Health should become a Government ‘priority’ now that the economy has stabilised, Health Minister Simon Harris tells Political Reporter Fiachra O Cionnaith.

Simon Harris starts laughing —half-genuinely, half-awkwardly — when the subject is raised.

In an interview with RTÉ Radio’s Today with Seán O’Rourke programme last July, the new health minister said until now there had been a lack of “political leadership” in health.

For some, the remark was a thinly veiled barb against his party’s deputy leader James Reilly and his current cabinet colleague Social Protection Minister Leo Varadkar, both of whom are Mr Harris’ direct predecessors.

However , the Fine Gael TD insists this isn’t what he meant.

During the recession years, the Government’s primary focus was naturally on economic survival, meaning health and other key social areas were by necessity relegated to a secondary role.

However, now that a level of stability has descended on the country’s finances, he says that same “political leadership” offered to the nation’s finances needs to be transferred into services that directly affect the public.

It wasn’t Reilly, Varadkar et al’s fault that health took such a beating during the recession, he says, but now that it is over, the reforms they had previously called for need to be taken fully on board.

Pushing to get health the financial life-support it needs

“What I meant to say, and ok I regret not saying it, was that this [health] has to be a political priority for Government. In the last five years and before that with previous governments, the understandable priority had to be about economic survival.

“People who sat in this office, colleagues and friends of mine, they found themselves in a position of having to retract health spending and really make tough decisions. I now find myself in a position to re-invest, and that comes with a degree of political leadership that until now wasn’t possible,” he says.

The remark could of course be interpreted as an able and quietly ambitious politician side-stepping a damaging row with more senior colleagues who know, in some cases literally, where the health service bodies are buried. And it is no coincidence that Mr Harris’ call to prioritise health comes at a time when next year’s budget is being negotiated.

But the facts — both medical and political — support the claim.

During the recession, the health service saw its budget slashed by just over 23%, 12,000 staff were lost and already inadequate resources were stretched to their absolute limits, and beyond. The need to address the damage caused to social services by financial crisis, not tax cuts and how much money was put back in your pocket, was also central to what people told opinion polls decided their votes.

And now that the crisis is over — at least in theory — Mr Harris says both points should be listened to by those in power.

While wondering where to start in a health service which currently has half a million people on hospital waiting lists and where a third of all emergency departments have no consultant at night is far from easy, addressing chronic hospital waiting times and beefing up GP resources appear top of the minister’s hopes.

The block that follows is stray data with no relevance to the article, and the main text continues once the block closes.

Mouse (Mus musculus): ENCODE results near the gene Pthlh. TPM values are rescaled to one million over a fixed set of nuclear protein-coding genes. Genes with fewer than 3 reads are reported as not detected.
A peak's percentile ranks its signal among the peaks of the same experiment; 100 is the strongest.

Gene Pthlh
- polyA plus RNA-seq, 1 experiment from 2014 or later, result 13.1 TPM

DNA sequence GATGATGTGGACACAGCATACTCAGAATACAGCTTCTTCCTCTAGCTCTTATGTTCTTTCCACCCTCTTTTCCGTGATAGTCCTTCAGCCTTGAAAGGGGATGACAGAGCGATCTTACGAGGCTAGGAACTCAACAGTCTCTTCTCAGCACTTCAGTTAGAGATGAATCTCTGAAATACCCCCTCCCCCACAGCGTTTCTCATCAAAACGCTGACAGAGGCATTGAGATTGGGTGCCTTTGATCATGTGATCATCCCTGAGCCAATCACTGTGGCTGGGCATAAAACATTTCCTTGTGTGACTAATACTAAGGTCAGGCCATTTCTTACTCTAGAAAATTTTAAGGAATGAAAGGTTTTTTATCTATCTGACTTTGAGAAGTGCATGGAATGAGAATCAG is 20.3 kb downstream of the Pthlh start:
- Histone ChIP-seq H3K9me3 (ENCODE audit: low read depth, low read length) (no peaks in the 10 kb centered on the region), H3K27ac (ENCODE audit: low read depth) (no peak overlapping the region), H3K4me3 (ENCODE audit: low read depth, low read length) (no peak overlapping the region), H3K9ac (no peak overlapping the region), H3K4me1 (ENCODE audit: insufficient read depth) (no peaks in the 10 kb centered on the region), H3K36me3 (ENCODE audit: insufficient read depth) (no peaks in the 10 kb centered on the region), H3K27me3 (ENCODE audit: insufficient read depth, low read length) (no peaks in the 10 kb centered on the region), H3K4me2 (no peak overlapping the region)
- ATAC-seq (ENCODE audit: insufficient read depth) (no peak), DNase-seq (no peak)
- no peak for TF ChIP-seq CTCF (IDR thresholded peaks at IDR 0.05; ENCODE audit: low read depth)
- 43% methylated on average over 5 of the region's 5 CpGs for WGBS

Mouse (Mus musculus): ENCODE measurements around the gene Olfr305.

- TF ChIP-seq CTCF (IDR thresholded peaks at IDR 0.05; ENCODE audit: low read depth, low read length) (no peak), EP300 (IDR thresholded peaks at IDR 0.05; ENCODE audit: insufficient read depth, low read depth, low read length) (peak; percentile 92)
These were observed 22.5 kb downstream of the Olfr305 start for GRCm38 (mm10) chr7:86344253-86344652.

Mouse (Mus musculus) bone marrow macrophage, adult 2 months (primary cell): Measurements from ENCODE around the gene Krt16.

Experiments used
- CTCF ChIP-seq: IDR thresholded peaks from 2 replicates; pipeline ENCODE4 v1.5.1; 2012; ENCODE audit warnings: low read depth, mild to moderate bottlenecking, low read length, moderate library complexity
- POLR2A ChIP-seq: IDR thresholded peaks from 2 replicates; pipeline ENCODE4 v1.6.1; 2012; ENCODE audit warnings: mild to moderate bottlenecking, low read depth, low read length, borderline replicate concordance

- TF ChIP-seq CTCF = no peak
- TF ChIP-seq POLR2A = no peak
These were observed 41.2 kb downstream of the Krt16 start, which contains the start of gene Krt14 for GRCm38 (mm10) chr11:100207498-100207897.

The former was highlighted over the summer when Mr Harris announced a five-point plan to provide greater transparency on which patients are waiting longest, while the latter can be addressed through new GP contract talks set to begin in November, which the Fine Gael TD hopes will help end the long-term shortage of GPs in isolated rural communities.

Under plans set to be put to doctors’ unions this autumn, Mr Harris wants to give GPs the option of setting up in rural parts of the country where no doctor is currently based to help plug chronic gaps in the system through a new State-funded GP salary scheme.

Pushing to get health the financial life-support it needs

Like the €50m already set aside for waiting list improvements, the new move is likely to costs millions of euro to introduce. However, for Mr Harris, it is essential if health and other areas will be prioritised in the current Dáil.

“There are always going to be parts of this country where it may not be viable to establish a GP practice, but where a GP is needed. That is why I’ve said we want the GP contract negotiations to include the option, and I stress the word ‘option’, of a salaried GP. What we are saying is that if the market can’t provide a GP then I feel as minister for health there is a duty on me to put in place a policy that will,” he says.

Talking up new plans is all well and good, but the big question persists: money. With the budget just a fortnight away, Mr Harris’ push to make health a priority will be dependent on what resources are made available, an issue both Mr Reilly and Mr Varadkar have struggled to overcome in the past.

While stressing he does not want to take part in a “divide and conquer” battle with other departments and that there was no “absolutely perfect” health service during the Celtic Tiger boom, the minister stresses there is a need to have “adequate funding of the health service” — provided “results” can be shown.

Mr Harris wants health to become a Government “priority” in the post-recession era. How strongly his call has been heard may be answered in the weeks to come.

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